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All alternates, some intended film versions that were replaced with a recreation of the film tracking (Conspiracy Unmasked), some bits that were written to be in the film but edited out (some heard on the Rarities like Fighting Uruk-Hai's intro and Isengard's first thematic appearance).

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28 minutes ago, Edmilson said:

 

What is exactly missing? I've listened to that release countless times, and I never missed any cue. Is there a post here on JWFan detailing what is not on the CRs?

 

21 minutes ago, Bellosh said:

Yeah, what is missing? @Jay

 

 

The problems with the FOTR CR can be described in 4 different categories. 

 

1) For the most part, the release retains ALL the film edits - which means all the final film's tracking, looping, dialing out portions of a cue, changing the mix of intended choir performances are ALL retained.  There are a few spots where dialed out music was restored, most most of the time it was not, and the exact film edit was just pressed onto disc.  

 

2) Additionally, some music is FURTHER edited edited down, for example if Shore felt a section had some repetitive bars, he trimmed some out, even thought they are heard in the film.  There is also at least one spot where he looped music (that wasn't looped in the film) on the CR for... listening purposes?

 

3) The release only follows the EE cut of the film, meaning original music composed for and heard in the theatrical cut that got replaced with EE inserts is not on here at all

 

4) There were some true alternates recorded (by true alternate, I mean, a different composition, not just some different instrument lines used in spots) and none of them are included at all.

 

Categories 1 and 2 were no longer an issue with the TTT and ROTK CR releases, but categories 3 and 4 are present in all three CR releases

 

If you check out Faleel's great videos here, you will hear lots of music that is not on the CRs

 

https://www.jwfan.com/forums/index.php?/topic/23525-the-lord-of-the-rings-score-restored-unused-howard-shore-music-restored-to-picture/

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30 minutes ago, Jay said:

If we had been able to make HP2 and HP3 three-disc sets like HP1, there would have been room to include a "The Train Station / The Flying Car (Film Edit)" track which used that insert and replicated that edit, but alas, it was not to be.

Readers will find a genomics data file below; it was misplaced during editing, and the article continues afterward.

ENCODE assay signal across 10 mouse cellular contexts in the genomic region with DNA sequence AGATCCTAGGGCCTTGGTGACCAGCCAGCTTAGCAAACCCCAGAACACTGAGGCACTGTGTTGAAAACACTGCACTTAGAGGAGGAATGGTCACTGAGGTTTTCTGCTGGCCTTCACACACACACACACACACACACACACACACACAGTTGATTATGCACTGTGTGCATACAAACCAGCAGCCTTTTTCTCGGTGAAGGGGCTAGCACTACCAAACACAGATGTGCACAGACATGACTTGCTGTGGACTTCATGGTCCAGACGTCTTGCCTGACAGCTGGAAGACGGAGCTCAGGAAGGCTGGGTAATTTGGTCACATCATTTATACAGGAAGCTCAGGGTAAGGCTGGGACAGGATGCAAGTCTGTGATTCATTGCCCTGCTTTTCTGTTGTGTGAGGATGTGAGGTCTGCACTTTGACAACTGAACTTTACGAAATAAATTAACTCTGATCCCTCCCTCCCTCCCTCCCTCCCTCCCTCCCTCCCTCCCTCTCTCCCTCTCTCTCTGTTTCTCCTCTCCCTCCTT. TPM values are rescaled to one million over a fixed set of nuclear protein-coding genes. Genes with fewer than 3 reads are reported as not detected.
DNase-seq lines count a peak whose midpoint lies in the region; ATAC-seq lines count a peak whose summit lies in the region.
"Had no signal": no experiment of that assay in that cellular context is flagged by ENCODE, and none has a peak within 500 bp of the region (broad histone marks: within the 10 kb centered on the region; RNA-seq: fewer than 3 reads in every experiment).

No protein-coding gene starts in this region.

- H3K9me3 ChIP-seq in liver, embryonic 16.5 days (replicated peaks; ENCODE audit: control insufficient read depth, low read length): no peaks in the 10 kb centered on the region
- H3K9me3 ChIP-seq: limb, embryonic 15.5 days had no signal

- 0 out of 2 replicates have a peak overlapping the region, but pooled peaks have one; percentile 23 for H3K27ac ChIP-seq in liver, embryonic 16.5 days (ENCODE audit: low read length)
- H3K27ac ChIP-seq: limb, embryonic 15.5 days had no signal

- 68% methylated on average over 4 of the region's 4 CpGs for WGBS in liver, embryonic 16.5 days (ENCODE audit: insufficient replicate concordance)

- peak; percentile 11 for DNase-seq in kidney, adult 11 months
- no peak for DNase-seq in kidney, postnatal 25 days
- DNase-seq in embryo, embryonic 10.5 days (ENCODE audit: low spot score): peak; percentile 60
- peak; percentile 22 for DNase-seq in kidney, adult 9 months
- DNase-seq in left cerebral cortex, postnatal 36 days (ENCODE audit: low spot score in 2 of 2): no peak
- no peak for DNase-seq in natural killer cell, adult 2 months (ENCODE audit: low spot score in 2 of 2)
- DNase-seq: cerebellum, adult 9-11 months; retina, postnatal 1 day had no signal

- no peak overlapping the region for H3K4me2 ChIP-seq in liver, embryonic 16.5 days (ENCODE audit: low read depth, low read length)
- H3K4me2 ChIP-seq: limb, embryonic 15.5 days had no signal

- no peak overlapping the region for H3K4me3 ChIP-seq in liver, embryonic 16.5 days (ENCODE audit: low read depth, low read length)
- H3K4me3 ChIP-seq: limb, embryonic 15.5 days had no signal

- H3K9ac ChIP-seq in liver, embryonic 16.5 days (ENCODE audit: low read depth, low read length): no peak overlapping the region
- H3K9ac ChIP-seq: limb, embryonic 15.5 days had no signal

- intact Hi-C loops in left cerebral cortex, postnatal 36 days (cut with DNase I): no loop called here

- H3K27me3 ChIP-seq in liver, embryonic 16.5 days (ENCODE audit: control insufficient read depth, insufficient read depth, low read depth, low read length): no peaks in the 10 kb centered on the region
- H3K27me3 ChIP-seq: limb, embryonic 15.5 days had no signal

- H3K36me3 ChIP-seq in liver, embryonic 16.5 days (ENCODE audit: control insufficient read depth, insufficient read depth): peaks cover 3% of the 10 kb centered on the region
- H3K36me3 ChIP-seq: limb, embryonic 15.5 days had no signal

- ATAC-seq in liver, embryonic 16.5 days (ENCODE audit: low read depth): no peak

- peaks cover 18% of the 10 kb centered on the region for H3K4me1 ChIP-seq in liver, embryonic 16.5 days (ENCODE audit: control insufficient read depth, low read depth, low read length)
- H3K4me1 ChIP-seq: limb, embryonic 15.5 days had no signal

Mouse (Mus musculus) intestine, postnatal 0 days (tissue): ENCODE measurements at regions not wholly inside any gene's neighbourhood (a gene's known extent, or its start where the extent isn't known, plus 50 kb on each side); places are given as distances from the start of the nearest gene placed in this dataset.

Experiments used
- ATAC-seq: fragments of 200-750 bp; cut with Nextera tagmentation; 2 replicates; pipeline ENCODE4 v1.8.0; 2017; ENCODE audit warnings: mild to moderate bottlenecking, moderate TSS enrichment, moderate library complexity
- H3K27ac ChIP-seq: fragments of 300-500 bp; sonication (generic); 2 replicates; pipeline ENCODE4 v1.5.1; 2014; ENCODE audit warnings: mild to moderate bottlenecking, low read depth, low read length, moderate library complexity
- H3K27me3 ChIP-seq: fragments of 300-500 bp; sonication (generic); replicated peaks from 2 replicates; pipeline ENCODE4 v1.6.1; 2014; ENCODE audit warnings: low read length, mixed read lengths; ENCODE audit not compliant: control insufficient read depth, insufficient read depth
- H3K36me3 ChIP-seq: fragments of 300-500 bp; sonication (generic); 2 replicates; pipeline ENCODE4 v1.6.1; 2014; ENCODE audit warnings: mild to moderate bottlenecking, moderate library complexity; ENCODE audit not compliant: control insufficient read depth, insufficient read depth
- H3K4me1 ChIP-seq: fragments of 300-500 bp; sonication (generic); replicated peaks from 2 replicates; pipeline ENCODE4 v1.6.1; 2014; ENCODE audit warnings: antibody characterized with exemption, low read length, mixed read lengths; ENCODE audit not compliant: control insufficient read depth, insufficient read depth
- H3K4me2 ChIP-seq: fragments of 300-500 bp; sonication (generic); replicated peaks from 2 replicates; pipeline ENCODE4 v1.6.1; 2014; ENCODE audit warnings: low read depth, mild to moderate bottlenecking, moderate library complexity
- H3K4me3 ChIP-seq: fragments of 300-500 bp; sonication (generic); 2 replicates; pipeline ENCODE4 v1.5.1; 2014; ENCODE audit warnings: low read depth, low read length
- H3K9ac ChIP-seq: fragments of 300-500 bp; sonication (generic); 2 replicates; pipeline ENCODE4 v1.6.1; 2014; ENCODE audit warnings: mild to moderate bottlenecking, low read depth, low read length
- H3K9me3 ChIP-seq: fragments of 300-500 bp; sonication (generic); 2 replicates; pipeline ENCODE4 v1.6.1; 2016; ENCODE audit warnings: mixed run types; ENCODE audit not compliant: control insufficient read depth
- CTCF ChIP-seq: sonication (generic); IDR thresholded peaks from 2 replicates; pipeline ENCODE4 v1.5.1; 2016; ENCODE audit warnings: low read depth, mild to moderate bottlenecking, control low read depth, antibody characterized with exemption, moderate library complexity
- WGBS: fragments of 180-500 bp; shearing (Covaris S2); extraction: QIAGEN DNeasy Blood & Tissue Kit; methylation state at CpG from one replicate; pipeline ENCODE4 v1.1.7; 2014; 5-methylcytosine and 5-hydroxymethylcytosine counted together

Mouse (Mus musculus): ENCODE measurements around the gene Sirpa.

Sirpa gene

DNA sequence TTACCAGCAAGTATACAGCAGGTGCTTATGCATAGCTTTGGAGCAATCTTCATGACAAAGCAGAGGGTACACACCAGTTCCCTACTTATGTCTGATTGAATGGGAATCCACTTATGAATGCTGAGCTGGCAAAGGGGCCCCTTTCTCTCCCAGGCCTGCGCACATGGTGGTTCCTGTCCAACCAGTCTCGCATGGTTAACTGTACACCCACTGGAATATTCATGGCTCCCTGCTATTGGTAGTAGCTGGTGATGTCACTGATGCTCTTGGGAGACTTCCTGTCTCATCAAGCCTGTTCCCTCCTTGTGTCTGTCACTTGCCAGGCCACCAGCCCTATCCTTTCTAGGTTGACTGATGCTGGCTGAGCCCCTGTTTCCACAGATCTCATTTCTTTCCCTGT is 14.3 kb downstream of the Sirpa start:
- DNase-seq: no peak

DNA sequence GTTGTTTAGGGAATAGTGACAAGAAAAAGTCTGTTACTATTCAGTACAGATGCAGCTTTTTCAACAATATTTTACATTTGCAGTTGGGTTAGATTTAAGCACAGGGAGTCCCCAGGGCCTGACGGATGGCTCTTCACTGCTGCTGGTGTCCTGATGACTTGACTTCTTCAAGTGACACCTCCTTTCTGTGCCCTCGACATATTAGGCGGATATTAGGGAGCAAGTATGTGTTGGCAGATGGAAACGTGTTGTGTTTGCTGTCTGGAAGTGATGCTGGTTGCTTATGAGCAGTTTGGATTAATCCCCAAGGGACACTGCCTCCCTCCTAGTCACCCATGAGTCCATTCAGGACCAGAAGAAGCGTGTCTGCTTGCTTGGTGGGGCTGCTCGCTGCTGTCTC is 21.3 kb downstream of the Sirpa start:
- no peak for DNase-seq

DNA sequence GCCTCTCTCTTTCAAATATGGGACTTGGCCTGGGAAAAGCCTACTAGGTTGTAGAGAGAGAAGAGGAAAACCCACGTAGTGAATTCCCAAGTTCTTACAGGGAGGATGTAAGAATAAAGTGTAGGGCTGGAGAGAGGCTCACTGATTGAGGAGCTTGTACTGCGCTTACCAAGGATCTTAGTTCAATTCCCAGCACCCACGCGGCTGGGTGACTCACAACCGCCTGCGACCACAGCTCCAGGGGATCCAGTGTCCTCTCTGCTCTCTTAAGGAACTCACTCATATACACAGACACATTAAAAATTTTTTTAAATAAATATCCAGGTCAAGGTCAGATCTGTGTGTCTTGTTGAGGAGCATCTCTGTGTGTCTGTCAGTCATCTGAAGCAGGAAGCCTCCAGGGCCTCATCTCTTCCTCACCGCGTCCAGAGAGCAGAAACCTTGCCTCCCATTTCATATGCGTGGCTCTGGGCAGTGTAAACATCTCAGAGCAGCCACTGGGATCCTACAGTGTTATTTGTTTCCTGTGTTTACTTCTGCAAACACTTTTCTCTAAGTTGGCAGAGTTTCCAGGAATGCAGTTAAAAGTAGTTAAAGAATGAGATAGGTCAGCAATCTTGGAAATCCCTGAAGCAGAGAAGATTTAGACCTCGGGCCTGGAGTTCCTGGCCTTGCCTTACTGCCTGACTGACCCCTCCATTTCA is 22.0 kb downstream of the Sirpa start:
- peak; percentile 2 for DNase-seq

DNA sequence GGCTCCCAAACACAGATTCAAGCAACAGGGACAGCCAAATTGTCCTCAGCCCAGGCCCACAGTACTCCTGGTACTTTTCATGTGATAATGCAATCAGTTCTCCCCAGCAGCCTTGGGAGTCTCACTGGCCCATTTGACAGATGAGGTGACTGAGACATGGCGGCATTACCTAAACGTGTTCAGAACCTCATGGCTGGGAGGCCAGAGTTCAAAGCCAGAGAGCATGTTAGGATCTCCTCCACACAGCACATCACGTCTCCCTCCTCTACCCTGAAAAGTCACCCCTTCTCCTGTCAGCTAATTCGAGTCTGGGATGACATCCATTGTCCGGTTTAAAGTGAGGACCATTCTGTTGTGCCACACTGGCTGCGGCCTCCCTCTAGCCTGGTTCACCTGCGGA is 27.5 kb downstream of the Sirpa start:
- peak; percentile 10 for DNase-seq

Interesting. Was it ever considered to have a shared disc of extras for HP2 and HP3? And what else could have been included as extras?

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1 minute ago, Jurassic Shark said:

Interesting. Was it ever considered to have a shared disc of extras for HP2 and HP3?

 

No.

 

Quote

And what else could have been included as extras?

 

Nothing exciting, every thing important made it.  Though I don't think either of us suspected that many people would care about the shawm source piece.

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7 minutes ago, Jay said:

Nothing exciting, every thing important made it. 

 

Then I understand why a third disc was nixed! :lol:

 

7 minutes ago, Jay said:

Though I don't think either of us suspected that many people would care about the shawm source piece.

 

I would say that Bolle and Holko amount to 'many'. ;)

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13 minutes ago, Jay said:

The problems with the FOTR CR can be described in 4 different categories.  Categories 1 and 2 were no longer an issue with the TTT and ROTK CR releases, but categories 3 and 4 are present in all three CR releases

 

1) For the most part, the release retains ALL the film edits - which means all the final film's tracking, looping, dialing out portions of a cue, changing the mix of intended choir performances are ALL retained.  There is only a few spots where dialed out music was restored.

 

2) Additionally, some music is FURTHER edited edited down, for example if Shore felt a section had some repetitive bars, he trimmed some out, even thought they are heard in the film.  Further, there is also at least one spot where he looped music within the same track on the CR for... listening purposes?

 

3) The release only follows the EE cut of the film, meaning original music composed for and heard in the theatrical cut that got replaced with EE inserts is not on here at all

 

4) There were some true alternates recorded (by true alternate, I mean, a different composition, not just some different instrument lines used in spots) and none of them are included at all.

 

 

 

If you check out Faleel's great videos here, you will hear lots of music that is not on the CR

 

https://www.jwfan.com/forums/index.php?/topic/23525-the-lord-of-the-rings-score-restored-unused-howard-shore-music-restored-to-picture/

 

 

Well that's interesting. The CR still works for me 100% (like I'm sure it does for even the most hardcore LOTR fan) 

 

But I know you're a fan of FOTR, is there any cue on the CR that you really find it noticeable with all the edits?  I don't revisit the film as much as I do the books.